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    Charles Schramm Iowa Red Cedar Folk Carving, ca. 1910

    Appraised Value:

    $15,000 - $20,000

    Appraised on: August 7, 2010

    Appraised in: Des Moines, Iowa

    Appraised by: J. Michael Flanigan

    Category: Folk Art

    Episode Info: Des Moines, Hour 2 (#1508)

    Originally Aired: February 21, 2011

    slideshow IMAGE: 1 of 3 Next 

    More Like This:

    Form: Carving
    Material: Wood, Cedar
    Period / Style: 20th Century
    Value Range: $15,000 - $20,000

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    Comment

    Appraisal Video: (2:51)

    appraiser

    Appraised By:

    J. Michael Flanigan
    Folk Art, Furniture
    Antiques Dealer
    J. M. Flanigan American Antiques

    Appraisal Transcript:
    GUEST: It was carved by my great-great-uncle Charlie, who was a local grocer in Des Moines, and between 1908 and 1912, he was the city assessor of Des Moines, and in his spare time, he liked to carve wood, and this piece came from Lake Okoboji area. It was his desk set. He used it every day. It sat on his desk, and it's got his inkwell and his pipe.

    APPRAISER: Now, the cool thing is we actually have pictures of him.

    GUEST: Yes.

    APPRAISER: So over here we have Charles W. Schramm both as a candidate for city council and then city assessor. When we see these wonderful, fascinating, crazy pieces of folk art, we always have this sense that it's somebody who's spending a little too much time alone in a cabin and maybe isn't in connection with reality as close as we might like, okay? But when you look at this, this guy was a grocer in downtown Des Moines, and he was a politician.

    GUEST: Uh-huh.

    APPRAISER: This is the last thing you think of coming out of a politician. When I saw it, my first reaction was, "Oh, this is an Asian root carving.

    GUEST: Really?

    APPRAISER: …"and it belongs at the Asia table. They sent it to the wrong place." Well, clearly they didn't. But it is out of a tradition that spans the globe. But the thing that I just love about it is it's like this Tim Burton nightmare.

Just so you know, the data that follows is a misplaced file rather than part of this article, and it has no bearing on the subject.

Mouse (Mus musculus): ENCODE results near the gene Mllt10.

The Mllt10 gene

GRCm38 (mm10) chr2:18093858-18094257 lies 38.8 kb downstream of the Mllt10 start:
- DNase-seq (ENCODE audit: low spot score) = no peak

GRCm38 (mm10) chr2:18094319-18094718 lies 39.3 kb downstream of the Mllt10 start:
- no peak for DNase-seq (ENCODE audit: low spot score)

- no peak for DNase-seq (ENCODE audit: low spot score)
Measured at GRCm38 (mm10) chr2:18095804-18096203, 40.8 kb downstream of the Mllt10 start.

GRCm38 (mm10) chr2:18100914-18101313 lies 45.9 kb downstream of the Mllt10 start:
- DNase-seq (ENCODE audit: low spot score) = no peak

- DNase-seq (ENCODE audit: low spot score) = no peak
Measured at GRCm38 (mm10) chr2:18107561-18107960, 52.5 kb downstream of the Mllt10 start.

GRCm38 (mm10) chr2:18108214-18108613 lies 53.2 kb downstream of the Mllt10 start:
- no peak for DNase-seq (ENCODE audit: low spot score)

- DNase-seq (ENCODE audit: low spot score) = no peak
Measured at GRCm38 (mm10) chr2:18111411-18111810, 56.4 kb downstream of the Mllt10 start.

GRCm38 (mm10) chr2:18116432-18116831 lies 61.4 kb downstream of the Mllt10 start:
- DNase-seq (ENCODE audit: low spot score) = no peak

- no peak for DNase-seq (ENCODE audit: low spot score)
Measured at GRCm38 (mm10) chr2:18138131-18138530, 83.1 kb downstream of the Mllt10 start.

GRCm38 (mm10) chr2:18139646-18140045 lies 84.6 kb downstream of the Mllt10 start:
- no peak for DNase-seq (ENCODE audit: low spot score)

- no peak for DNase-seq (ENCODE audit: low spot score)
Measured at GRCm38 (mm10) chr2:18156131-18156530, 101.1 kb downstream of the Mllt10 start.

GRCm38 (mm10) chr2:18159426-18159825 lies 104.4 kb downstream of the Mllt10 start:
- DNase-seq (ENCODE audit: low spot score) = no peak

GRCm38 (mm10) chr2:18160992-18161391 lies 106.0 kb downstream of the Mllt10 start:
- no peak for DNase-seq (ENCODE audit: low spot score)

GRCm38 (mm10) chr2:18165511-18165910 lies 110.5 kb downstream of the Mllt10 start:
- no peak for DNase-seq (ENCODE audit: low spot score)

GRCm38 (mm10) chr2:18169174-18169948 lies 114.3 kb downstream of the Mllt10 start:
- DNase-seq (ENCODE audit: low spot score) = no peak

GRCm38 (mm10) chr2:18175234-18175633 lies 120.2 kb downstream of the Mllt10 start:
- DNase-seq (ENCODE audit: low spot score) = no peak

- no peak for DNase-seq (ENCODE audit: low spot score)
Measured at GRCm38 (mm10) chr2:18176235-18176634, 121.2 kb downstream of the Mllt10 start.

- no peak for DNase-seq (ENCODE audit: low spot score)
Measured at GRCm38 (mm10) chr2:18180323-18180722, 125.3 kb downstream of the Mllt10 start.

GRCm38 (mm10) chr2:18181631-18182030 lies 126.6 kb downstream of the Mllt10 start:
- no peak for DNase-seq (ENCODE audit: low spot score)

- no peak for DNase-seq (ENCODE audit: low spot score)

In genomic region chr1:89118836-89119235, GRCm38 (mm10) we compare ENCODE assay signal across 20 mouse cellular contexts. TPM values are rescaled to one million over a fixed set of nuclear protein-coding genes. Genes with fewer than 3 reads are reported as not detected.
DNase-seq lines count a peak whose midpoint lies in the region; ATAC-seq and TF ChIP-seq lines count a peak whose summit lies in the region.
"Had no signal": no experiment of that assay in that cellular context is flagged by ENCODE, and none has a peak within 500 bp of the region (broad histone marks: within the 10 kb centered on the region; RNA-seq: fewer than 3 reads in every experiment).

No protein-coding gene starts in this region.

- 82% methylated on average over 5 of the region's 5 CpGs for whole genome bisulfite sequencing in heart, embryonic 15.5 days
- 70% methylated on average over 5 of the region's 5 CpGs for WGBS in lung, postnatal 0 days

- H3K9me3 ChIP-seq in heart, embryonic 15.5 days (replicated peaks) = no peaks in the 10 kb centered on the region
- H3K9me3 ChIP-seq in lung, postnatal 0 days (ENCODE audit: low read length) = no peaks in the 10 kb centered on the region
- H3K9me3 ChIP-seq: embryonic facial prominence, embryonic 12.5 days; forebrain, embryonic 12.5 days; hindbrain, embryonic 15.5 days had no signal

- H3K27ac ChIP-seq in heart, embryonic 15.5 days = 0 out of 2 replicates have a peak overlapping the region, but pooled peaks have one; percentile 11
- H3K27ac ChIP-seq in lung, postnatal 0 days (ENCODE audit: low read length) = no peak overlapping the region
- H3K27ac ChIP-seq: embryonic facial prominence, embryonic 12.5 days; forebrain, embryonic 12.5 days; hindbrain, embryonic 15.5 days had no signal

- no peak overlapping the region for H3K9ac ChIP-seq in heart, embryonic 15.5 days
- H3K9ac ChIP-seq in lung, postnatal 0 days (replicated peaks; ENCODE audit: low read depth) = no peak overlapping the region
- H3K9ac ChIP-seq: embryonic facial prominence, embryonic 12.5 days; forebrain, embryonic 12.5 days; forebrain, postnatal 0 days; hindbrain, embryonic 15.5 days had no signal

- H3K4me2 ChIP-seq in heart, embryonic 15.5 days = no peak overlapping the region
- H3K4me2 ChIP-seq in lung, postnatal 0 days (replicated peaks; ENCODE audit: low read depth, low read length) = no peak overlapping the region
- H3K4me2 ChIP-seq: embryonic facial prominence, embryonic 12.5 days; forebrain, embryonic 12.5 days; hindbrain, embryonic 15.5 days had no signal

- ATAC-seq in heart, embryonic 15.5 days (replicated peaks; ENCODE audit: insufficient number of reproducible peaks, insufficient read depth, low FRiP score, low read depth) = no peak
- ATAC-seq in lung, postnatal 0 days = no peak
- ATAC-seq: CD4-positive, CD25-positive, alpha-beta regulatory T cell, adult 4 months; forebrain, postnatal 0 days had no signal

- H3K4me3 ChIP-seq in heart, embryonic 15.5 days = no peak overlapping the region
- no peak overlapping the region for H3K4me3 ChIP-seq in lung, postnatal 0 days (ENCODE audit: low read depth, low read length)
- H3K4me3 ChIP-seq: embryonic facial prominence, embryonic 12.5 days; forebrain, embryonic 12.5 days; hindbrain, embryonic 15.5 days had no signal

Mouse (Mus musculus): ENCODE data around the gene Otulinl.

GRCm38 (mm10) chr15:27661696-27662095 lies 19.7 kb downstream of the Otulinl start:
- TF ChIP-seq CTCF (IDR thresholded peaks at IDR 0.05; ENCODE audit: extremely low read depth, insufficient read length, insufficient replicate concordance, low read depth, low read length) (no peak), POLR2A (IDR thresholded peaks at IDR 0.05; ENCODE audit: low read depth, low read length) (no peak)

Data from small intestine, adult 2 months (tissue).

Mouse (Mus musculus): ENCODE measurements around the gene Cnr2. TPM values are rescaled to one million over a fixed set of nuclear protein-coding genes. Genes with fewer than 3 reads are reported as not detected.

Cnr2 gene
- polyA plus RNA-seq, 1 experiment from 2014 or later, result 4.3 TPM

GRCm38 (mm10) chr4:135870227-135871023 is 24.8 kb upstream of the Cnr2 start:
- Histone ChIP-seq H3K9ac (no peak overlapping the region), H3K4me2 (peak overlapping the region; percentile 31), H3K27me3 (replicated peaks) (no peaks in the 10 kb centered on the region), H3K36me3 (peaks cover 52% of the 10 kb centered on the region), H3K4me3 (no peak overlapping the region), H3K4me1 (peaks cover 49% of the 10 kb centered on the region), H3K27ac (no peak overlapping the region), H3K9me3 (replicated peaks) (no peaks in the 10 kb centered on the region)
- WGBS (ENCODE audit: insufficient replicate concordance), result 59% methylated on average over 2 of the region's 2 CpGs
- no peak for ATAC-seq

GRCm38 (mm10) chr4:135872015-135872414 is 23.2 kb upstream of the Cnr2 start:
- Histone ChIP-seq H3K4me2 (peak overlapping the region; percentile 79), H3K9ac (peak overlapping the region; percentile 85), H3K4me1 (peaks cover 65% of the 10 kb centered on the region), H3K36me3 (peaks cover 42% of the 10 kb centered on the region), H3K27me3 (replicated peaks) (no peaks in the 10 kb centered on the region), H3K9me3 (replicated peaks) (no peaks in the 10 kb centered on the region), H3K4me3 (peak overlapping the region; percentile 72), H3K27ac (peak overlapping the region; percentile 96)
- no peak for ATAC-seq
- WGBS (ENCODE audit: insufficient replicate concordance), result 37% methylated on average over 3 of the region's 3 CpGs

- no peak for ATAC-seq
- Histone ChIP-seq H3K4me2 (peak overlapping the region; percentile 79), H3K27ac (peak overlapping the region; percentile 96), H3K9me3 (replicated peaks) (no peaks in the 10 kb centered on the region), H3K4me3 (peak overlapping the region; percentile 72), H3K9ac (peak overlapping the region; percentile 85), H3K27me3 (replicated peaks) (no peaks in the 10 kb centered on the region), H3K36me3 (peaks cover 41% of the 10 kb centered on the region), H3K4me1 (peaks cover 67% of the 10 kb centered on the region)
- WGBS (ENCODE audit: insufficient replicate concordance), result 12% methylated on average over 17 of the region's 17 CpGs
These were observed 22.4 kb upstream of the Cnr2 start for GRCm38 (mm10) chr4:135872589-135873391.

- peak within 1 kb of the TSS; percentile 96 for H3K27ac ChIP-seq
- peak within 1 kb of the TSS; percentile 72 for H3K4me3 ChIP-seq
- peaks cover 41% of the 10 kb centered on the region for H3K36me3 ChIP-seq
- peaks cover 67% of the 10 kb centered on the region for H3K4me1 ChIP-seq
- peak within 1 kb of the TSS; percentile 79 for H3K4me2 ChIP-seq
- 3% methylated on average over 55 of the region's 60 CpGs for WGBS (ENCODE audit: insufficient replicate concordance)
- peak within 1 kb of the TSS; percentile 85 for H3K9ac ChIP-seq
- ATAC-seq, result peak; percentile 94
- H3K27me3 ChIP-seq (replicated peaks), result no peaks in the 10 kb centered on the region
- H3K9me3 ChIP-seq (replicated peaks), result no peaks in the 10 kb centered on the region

GUEST: (laughs) Yes.

    APPRAISER: It's Hieronymus Bosch. It is... who knows where it came out of his imagination. It's totally freehand. I know you've actually tried to figure out all the different pieces. So let's take a second and go over them. And the most fun thing I get to do is, they want us to use a pointer.

    GUEST: Okay.

    APPRAISER: I get to use his pen. (laughing) And his pen is a carving of snakes. We have a swan. We have some sort of salamander, lizard. Now, back in here we have his clock. We've got our eagle. Then we have the Indian.

    GUEST: And his tepee.

    APPRAISER: His tepee. We have his dog. We have another animal down here that I love coming out of a grotto.

    GUEST: There's a woman.

    APPRAISER: Yes, we have a reclining woman here, kind of a la Thomas Hart Benton. I mean, it is... Everything he could put in here is in here. It's great. It's made of red cedar, and you tell me it came from...

    GUEST: From Lake Okoboji, where his parents had a summer home.

    APPRAISER: I assume you want to keep it in the family.

    GUEST: Oh, certainly, yes, certainly.

    APPRAISER: And so we really want to talk about insurance value. And it's certainly unique and irreplaceable and all those things that we love. I would be very conservative at estimating this at $15,000 to $20,000.

    GUEST: Wow, wonderful.

    APPRAISER: It's one of the neatest folk carvings I've ever seen. I'm really glad you brought it in.

    GUEST: Thank you very much.




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